Last week we looked at How to Use Inner Shadow and Inner Glow in Photoshop.  While Photoshop Elements does have Inner Shadow and Inner Glow, they don’t work quite the same way as they do in Photoshop.  So what options does the PSE user have?

Photoshop has given us a variety of tools to make selective adjustments to our images; among these are the Dodge and Burn tools. With these tools we can easily deepen shadows and create highlights with just a few clicks of our mouse. Of course, we can use these tools in Photoshop as well.

To re-create the same effect in Photoshop Elements as we created in Photoshop, we would select the Dodge tool and click in the center of our circle to create a highlight, then select the Burn tool and brush around the outer edge of the circle to create the inner shadow.  It might take a few clicks until you are satisfied with your results.

(Please watch the video for this tutorial to see a demonstration of how to use the Dodge and Burn tools on a flat object, such as this circle. For this written tutorial, I am using photographs, to demonstrate not only how to use the Dodge and Burn tools non-destructively, but also the types of results you can achieve using these tools.)


When we use these tools on our original image, however, we are working destructively; the pixels in our image are permanently altered. Whether we are using these tools in Photoshop or Photoshop Elements, we want to use these tools non-destructively, to preserve the integrity of our original image. Today let’s take a look at how to do that.

For this tutorial I am using Photoshop CC2015. You can apply the techniques described in this tutorial in all versions of Photoshop, as well as Photoshop Elements.

The Dodge and Burn Tools are located in the Tool Bar on the left. (They are nested with the Sponge Tool, which we will look at another day.)


This is a picture I took of a mother and baby alpaca. (How cute are they!) I would like to see more of a highlight on the Mom’s face, especially around her eyes and ears. It was a really bright, sunny day when I took the photo, and the baby’s white coat is a little “blown out.” I would like to bring recover some of the color in her fleece.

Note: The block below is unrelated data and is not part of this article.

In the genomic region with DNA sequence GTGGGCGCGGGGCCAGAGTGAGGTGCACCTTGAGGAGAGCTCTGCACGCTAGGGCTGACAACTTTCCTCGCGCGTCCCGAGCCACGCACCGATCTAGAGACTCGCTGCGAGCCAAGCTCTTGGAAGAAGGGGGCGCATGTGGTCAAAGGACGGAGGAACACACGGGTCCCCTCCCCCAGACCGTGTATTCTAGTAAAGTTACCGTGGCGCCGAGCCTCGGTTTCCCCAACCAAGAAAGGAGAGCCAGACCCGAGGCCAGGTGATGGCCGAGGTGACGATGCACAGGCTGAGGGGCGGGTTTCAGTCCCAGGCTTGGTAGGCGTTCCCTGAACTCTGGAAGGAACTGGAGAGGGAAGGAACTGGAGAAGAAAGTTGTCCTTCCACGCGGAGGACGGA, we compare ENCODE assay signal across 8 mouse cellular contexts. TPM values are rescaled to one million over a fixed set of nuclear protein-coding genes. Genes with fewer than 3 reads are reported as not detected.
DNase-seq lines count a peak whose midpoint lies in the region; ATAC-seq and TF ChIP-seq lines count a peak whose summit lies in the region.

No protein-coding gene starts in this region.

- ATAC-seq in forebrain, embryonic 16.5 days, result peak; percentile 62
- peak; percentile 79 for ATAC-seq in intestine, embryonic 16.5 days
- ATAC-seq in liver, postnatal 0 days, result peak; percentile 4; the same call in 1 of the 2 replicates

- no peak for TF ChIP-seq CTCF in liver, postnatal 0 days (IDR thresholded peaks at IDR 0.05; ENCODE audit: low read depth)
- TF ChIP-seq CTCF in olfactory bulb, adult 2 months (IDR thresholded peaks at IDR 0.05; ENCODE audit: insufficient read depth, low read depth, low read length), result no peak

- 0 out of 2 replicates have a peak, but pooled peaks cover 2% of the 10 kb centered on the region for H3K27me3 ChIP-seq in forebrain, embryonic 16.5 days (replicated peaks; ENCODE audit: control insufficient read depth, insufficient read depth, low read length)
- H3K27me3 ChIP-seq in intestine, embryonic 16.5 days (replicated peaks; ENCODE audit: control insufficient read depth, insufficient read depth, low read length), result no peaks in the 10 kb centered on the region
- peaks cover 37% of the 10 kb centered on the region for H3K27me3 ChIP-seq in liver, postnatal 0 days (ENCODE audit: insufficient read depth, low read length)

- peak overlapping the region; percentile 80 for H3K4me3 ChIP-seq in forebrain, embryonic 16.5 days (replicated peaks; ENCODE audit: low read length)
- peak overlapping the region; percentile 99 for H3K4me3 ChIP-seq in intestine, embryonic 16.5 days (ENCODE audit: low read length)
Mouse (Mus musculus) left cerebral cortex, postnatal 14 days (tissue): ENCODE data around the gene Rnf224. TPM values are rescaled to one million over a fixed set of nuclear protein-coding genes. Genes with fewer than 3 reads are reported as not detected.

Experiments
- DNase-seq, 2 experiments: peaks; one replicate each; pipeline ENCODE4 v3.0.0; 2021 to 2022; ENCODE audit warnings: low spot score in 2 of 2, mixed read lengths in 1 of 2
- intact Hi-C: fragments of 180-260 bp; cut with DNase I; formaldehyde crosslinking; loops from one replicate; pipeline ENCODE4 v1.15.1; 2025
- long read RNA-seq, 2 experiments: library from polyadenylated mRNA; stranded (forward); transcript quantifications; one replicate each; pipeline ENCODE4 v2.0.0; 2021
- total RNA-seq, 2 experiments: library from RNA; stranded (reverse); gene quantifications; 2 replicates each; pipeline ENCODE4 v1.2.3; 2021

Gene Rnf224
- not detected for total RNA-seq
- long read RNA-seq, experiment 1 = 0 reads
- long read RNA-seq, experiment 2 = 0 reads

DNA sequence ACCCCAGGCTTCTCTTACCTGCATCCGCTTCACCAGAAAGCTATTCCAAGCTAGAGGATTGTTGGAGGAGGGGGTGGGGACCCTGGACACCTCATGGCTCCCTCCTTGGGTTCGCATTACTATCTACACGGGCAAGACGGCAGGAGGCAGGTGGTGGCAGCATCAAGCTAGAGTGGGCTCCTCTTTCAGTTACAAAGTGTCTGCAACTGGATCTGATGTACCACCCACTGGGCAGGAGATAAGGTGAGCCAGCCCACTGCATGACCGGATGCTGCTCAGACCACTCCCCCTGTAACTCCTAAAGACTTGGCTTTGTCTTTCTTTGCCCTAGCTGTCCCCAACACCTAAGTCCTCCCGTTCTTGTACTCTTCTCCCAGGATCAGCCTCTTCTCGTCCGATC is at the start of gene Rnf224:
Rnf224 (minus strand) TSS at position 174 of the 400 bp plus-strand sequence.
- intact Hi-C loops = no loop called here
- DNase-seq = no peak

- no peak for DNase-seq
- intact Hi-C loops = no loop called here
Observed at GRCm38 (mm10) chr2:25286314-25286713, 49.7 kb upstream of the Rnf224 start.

So let’s get started!

  • Open the image you would like to work with. It’s a good idea to avoid working on your original document. (I like to duplicate the original, and then close the original document, just for an extra measure of safety; but you can also duplicate the original and then turn off the visibility of the original.)
  • Click on the new layer icon at the bottom of the Layers Panel to add a new blank layer above the photograph. (Alternatively, you may go to the top Menu Bar: Layer > New > Layer.)
  • With the new blank layer active, go to the top Menu Bar: Edit > Fill > 50% Gray. (If you don’t see “50% Gray” in the Contents option box, click on the down-pointing arrow to reveal it.)


  • In the Layers Panel, change the Blend Mode of the gray-filled layer to Overlay.  This will allow us to see our original photograph.


  • Using the Dodge Tool, I have added a little highlight to the top of Mom’s ears, around her eyes, a tiny touch on the bridge of her nose, and down the fleece on her back. I also used it just a little on Baby’s nose and around her eyes. I used the Burn tool to on the Baby’s back.

Here’s the before again, followed by the after:



There is only a very subtle difference in this example, but the important thing to note is that the change has taken place non-destructively.

Here are 2 more examples, with more noticeable changes.

Image 1: I used the Dodge Tool on the brick wall and on the foliage in the front and right of the photo.


Image 2: I used the Dodge tool on the castle and sand, and the Burn tool on the darker areas of the sky and water.


The Dodge and Burn tools are powerful tools and using them non-destructively gives them even more power!

If you would like to keep this tutorial on your computer for easy reference, you may download a PDF here: How to Use Dodge and Burn Non-Destructively.

If you are a visual learner, you can view this tutorial on SnickerdoodleDesigns You Tube Channel  and on theStudio’s You Tube Channel.

Please head over to YouTube and take a minute to Follow both channels.  Each Channel will have some exclusive videos, so by following both channels, you will be sure not to miss a thing!